In order to foster biblical scholarship and scholarly communication, the Society of Biblical Literature allows specific and reasonable dissemination of the results of scholarly research published within its books and journals.

Contrary to the terms of this new "open access policy," the reasonable dissemination of scholarship would involve providing immediate open access to the works, preferably under a permissive license. After all, how better could SBL serve the biblical studies ecosystem than by releasing the results of research to everyone? It could only improve the scholarly dialogue.

I suspect the only reason for closed access is so that SBL can monetize the articles by using restrictive copyright licenses. The selection of candidate articles, peer-review process, editing, and type-setting cost money, after all. However I think it would be best to cover those expenses up-front. I would like to imagine that my SBL dues and JBL subscription fee would be enough to cover these expenses. If they are not, I would be willing to pay more, if it meant that the articles published in JBL had unqualified open access.

This is definitely a positive development, so I hesitate to criticize this fresh policy change. But I think SBL needs to keep moving in the direction of freely-accessible content, for the good of all.

More momentum for freely-licensed Bible texts

Just a couple of quick notes:

As I have found processing the text of Bible versions, versification is no simple task. What happens when you have verses labeled "3/4" or "5c" or simply null, as a inter-verse portion of a chapter (all these examples from Rahfl's Septuagint). BibleOrgSysis Rob Hunt's "attempt to develop a system that is multilingual, multinational, and multicultural from the beginning—to pull all of these various Bible organisational systems into one place." The project was first announced in 2011, but it is still actively being worked on now. From the looks of the code, he's adding extensions for Drupal and other systems. Great news.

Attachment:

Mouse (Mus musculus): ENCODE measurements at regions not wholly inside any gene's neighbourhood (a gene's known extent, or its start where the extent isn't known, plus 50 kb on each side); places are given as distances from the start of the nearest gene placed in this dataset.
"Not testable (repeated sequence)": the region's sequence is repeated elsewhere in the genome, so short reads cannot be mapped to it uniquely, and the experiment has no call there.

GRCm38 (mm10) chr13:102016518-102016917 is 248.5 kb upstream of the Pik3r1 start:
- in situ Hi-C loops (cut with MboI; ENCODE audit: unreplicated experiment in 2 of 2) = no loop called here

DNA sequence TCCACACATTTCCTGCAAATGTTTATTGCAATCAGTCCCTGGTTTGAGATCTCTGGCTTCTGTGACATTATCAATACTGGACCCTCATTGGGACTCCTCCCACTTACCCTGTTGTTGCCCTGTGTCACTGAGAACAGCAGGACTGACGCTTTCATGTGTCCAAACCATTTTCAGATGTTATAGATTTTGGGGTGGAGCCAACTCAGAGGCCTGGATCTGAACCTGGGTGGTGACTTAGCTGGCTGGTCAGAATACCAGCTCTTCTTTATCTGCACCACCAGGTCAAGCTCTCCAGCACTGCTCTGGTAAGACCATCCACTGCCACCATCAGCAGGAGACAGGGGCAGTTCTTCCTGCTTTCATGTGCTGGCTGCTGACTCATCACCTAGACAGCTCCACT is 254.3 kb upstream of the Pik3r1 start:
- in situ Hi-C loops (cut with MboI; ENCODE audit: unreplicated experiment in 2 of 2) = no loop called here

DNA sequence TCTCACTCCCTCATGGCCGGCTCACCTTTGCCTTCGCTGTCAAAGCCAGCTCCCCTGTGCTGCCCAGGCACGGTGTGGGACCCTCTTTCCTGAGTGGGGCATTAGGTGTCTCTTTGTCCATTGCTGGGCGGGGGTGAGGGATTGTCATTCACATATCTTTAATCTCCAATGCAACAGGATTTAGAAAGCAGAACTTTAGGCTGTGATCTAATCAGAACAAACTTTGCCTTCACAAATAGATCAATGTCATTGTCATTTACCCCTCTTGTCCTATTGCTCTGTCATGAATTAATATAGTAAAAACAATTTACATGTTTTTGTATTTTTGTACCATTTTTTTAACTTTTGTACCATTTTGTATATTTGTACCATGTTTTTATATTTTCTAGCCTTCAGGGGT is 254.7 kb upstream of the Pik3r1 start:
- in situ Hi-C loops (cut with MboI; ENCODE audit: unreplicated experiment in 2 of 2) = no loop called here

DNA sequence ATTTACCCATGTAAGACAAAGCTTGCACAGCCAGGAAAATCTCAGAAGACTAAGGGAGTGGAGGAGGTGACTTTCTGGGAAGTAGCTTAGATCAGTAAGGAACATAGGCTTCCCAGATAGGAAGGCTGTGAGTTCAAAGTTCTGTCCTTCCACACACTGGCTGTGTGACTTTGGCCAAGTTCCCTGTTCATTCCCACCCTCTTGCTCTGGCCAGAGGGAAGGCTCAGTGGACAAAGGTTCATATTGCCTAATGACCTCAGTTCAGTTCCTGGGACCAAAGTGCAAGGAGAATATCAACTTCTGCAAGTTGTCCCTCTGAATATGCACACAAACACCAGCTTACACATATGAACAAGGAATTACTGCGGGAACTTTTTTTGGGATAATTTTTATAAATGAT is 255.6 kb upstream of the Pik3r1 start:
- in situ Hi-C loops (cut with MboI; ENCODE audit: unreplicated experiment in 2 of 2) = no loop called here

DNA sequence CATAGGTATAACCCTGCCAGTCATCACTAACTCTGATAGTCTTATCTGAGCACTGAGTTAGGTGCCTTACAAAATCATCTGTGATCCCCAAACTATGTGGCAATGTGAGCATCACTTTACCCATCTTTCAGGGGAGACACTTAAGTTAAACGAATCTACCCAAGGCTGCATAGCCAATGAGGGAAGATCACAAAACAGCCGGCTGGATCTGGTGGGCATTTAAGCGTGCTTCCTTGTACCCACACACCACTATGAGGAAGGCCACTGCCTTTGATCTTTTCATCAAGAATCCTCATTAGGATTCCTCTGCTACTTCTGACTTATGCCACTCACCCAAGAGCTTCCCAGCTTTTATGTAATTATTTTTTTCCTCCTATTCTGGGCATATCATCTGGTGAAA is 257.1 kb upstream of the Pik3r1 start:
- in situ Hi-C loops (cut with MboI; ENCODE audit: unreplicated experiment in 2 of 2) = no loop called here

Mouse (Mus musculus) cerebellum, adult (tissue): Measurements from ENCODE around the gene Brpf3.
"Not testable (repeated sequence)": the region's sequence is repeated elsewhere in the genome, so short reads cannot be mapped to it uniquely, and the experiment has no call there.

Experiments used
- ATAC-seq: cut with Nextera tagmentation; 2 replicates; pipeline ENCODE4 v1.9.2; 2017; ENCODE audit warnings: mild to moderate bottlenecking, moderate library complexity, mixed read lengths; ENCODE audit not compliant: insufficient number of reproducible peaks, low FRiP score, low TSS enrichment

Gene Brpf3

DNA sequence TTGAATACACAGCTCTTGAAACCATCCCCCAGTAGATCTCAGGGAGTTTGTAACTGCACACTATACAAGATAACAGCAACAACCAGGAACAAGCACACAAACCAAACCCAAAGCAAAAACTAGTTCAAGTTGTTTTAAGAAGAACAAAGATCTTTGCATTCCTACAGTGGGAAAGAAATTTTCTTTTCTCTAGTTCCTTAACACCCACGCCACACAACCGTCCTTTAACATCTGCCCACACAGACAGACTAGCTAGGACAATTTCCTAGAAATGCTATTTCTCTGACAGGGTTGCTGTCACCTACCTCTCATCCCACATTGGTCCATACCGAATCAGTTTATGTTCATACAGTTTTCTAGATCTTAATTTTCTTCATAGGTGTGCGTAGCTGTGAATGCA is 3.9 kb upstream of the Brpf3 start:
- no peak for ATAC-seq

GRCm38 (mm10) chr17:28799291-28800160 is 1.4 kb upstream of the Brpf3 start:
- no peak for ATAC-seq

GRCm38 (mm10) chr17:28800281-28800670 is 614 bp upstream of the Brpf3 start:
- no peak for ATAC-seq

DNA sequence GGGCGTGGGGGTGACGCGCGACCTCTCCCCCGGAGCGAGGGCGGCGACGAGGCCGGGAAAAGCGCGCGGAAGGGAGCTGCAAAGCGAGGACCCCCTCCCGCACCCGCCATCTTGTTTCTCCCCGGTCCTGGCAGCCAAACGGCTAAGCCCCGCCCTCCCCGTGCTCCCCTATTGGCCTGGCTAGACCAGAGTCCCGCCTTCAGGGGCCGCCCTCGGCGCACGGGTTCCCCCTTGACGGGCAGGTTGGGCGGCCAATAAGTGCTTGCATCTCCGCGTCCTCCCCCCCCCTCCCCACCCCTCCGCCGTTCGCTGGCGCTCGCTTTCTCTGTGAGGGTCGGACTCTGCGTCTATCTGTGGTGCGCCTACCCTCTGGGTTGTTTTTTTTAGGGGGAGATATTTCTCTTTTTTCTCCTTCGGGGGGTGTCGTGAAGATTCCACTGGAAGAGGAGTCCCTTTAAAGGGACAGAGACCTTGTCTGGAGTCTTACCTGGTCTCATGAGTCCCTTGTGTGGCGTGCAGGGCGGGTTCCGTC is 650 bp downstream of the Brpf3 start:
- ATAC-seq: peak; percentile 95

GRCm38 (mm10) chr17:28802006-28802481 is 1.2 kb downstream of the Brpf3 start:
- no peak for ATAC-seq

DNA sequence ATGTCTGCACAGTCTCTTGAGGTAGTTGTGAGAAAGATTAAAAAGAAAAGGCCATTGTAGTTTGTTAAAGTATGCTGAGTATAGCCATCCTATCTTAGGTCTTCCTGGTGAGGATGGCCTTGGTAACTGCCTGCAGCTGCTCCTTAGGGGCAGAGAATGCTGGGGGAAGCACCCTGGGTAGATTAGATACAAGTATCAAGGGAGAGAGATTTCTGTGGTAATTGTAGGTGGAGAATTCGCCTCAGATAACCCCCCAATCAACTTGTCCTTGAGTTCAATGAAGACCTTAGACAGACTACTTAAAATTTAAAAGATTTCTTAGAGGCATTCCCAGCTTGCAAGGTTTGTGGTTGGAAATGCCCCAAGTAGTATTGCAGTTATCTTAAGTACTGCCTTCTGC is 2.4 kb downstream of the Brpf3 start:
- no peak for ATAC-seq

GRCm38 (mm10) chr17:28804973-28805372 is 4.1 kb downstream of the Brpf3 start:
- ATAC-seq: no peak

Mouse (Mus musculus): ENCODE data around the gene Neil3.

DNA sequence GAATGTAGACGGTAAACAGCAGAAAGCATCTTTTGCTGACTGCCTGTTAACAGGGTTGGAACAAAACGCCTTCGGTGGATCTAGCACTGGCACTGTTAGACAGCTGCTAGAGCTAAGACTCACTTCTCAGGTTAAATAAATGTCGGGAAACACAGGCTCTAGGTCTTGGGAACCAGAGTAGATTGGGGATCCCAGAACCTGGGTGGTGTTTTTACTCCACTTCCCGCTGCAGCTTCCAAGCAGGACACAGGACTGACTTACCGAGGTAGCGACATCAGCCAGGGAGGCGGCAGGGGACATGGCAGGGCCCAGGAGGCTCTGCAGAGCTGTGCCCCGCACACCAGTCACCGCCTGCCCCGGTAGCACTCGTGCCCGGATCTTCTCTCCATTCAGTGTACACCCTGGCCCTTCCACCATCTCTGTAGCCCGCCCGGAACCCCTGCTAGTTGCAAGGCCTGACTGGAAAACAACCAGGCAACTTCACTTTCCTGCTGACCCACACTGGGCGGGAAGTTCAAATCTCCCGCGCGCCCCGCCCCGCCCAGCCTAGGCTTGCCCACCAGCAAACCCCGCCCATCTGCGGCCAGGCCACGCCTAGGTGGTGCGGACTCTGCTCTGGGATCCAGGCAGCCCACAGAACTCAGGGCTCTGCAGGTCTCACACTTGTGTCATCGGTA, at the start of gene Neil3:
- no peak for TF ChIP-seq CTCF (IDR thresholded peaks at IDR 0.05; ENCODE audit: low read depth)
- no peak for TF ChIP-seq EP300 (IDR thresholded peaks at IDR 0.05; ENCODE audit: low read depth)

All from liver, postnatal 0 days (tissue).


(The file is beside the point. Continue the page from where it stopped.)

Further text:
In another corner of the web, Stephan Kreutzer of Freie Bibel explains the importance of free software and free culture licensing for Bible texts. Stephan is working on contributing to the ecosystem of free software tools which can be used to proofread and edit digitized texts.

Very encouraging!

Dorner as the paragon of our violent culture

A cop who feels he was wrongly fired to cover up brutality in the LAPD goes on a murderous rampage, targeting cops and their loved ones in an act of revenge and to bring light to the corruption of the force. Sounds like a Hollywood plot, right? It is of course the true story of Christopher Dorner, which played out dramatically in the media earlier this month.

But in a way it is a Hollywood plot. A one-man army going outside the law to seek justice is a common trope in action flicks, and Dorner's saga generated comparisons with Rambo and Falling Down, among others, in the media. He was the so-called "chaotic good" agent, doing what was necessary to confront the corrupt powers-that-be. So it was a tragedy that was almost bound to happen due to how our culture celebrates violence.

Clearly the LAPD and big-city police forces in general have an image problem. When the public was exposed to Dorner's claim that he was fired in retaliation for reporting policy brutality, it was widely accepted as probable. People were commenting that for once, the madman's manifesto actually made some sense.

In the course of the manhunt police lived up to the caricature, twice shooting at innocent people who happened to be driving pickup trucks, and deploying their increasingly-militarized arsenal against Dorner, including aerial drones. In the inevitable final shoot-out, Dorner took his own life rather than suffer the flames ignited by the police's incendiary grenades.

With Dorner appealing to cultural hero narratives and the police fulfilling a cartoonish expectation of brutality, it was no surprise that we started seeing the following headline: "Dorner has supporters in social media." That is, many people had come to root for Dorner and were expressing those sentiments in public on the internet. Now some people I think were just expressing sympathy for Dorner's firing, saying that they find his totally-believable story to be credible. But still others seemed to support the rampage itself.

Dorner was the worst sort of criminal - a cold-blooded killer. His attacks targeted not only police officers, but their family members as well. So there should be no respect for his actions, whatsoever. To me it is insane to think that a shooting rampage is a just protest against policy brutality. I know many, if not most people in the US would agree with that.